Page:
The poetry of C. K. Williams has won an essential place in contemporary American poetry. The long lines that have characterized his style since the mid-seventies have allowed him to make ever more radical forays into what Edward Hirsch, writing in The New York Times Book Review, has called "a unique and inclusive poetry of consciousness." A Dream of Mind (1992) is dominated by the long title poem, which explores the materials and qualities of our states of consciousness with enormous flexibility and suppleness. Other poems make similar investigations into jealousy, family life, and psychological and intellectual constructs. Passionate, truculent, humorous, and always questioning, Williams's poetry is, in more than one sense, the poetry of contemporary experience. This challenging, exhilarating book marks a new stage in a truly groundbreaking writer's constantly evolving work.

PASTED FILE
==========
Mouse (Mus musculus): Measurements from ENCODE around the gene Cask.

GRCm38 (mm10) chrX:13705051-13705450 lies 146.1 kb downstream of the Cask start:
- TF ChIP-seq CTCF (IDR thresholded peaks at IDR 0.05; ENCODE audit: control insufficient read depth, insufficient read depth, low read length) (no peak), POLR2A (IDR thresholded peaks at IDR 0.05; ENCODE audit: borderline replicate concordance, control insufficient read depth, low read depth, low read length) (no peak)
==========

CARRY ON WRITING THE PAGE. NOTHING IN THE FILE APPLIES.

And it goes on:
|Publisher:||Farrar, Straus and Giroux|
|Product dimensions:||6.00(w) x 9.00(h) x 0.27(d)|
About the Author
C. K. Williams (1936–2015) published twenty-two books of poetry including, Flesh and Blood, which won the National Book Critics Circle Award; Repair, which won the Pulitzer Prize in Poetry; and The Singing, winner of the National Book Award. Williams was awarded the Ruth Lilly Poetry Prize in 2005. He wrote a critical study, On Whitman; a memoir, Misgivings; and two books of essays, Poetry and Consciousness and In Time: Poets, Poems,and the Rest.